Broken tackles often allow the opposition's offense to pick up first downs, increasing time of possession while the defense wears down. Most importantly, it's a big reason why teams allow massive gains, especially on the ground. As a team the Bengals did well on time of possession, losing the time of possession battle during only six games in 2010 -- all losses. Yet, the The defense allowed 17 rushing plays of 20 yards or more; only two teams in the NFL allowed more (Arizona and Denver). One result could be superior blocking, but many of those have come as a result of at least one broken tackle.
In a recent Football Outsiders posting, Bengals linebacker Keith Rivers posted a Broken Tackle Rate of 17.1%. That means of all the tackles he should have had -- defined as a defensive player in proper position and gets "juked" out of his shoes or the ball carrier escaping the grasps of the defender -- he missed on 17.1% of his chances. With a minimum of 50 tackles, Rivers' rate ranks as the second-worst behind Will Witherspoon at linebacker. Dhani Jones also committed ten broken tackles for a broken tackle rate of 9.2% -- the lowest amongst all NFL players that committed ten or more broken tackles in 2010. Of the players that are eligible (minimum 50 tackles), that only included 28 players.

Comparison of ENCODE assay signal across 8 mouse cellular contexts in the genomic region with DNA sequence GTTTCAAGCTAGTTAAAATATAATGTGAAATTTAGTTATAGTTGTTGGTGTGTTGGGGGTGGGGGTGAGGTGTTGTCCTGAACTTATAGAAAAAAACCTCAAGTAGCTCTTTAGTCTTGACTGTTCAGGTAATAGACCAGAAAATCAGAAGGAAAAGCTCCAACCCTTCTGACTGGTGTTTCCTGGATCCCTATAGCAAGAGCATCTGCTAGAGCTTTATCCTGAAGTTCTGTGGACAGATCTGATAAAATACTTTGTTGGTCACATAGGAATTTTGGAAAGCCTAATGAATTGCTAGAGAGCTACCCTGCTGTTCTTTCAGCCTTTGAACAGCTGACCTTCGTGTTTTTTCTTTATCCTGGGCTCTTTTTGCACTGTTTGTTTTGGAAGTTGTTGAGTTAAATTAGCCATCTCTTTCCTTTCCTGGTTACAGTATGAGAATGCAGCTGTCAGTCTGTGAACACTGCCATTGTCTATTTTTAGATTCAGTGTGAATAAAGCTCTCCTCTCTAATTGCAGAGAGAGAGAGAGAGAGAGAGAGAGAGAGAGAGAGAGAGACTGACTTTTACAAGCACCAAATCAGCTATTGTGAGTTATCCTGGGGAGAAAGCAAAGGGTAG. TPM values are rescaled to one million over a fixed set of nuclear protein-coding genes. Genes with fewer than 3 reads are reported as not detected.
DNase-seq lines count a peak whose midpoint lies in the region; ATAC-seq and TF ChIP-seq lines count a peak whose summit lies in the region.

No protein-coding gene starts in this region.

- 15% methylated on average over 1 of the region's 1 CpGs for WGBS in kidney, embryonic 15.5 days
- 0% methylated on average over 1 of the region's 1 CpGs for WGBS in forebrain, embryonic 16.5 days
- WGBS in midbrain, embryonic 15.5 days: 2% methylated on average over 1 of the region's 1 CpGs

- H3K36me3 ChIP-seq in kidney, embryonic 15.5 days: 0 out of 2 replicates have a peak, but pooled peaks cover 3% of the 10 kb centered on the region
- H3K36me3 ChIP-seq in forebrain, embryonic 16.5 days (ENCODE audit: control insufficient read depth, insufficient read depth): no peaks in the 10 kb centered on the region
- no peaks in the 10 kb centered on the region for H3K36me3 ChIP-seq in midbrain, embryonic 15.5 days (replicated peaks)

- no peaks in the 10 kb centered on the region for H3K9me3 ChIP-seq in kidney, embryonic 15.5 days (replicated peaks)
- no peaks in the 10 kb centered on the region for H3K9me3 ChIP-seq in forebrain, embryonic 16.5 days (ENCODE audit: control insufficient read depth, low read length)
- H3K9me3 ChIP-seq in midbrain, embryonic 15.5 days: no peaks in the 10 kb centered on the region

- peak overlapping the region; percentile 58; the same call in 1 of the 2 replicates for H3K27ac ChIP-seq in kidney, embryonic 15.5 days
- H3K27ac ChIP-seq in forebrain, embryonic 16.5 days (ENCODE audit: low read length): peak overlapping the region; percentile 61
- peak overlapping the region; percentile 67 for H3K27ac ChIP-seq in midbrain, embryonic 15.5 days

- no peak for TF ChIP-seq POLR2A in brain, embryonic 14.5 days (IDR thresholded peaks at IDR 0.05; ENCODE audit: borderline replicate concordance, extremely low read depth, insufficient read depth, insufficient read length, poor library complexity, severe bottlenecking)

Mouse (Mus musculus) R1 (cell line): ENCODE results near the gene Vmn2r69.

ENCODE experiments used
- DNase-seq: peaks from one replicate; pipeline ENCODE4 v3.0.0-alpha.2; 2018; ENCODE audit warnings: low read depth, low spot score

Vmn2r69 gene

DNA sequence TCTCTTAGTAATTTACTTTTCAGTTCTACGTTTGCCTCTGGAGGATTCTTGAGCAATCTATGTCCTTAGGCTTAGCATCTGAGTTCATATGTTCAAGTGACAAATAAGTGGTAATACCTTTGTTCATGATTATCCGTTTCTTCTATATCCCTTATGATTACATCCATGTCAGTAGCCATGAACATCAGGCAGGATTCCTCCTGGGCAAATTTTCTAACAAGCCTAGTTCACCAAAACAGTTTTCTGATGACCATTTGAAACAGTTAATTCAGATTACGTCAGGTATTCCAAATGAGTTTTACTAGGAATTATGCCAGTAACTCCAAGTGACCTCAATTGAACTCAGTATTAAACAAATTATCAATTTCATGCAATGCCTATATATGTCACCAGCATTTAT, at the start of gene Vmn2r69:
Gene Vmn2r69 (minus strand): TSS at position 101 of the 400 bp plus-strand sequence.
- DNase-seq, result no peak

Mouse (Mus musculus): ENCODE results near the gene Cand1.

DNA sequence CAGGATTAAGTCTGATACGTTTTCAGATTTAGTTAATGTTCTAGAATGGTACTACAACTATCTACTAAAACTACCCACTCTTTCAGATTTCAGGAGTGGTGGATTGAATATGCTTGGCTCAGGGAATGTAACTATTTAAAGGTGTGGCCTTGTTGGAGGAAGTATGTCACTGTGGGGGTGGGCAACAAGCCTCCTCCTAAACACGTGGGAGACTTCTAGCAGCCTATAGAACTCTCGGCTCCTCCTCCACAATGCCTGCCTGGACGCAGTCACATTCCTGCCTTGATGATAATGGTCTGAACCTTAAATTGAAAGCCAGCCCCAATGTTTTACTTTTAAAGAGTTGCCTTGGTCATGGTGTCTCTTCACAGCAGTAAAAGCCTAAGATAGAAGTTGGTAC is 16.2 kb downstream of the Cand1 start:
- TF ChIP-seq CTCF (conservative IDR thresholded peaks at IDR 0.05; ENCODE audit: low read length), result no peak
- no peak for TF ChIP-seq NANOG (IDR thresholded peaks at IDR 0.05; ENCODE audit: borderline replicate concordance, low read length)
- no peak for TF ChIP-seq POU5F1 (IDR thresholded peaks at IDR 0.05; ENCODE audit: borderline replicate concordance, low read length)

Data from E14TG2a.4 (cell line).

So that must mean that the Bengals are one of the worst defenses when it comes to tackling. Appearances based on our observation of the team, which takes a biased approach due to our investment with the Bengals, would suggest yes. But according to the Football Outsiders analysis, the Bengals broken tackle rate of 5.6% ranks 16th in the NFL. Fifteen teams posted less total broken tackles than the Bengals defense.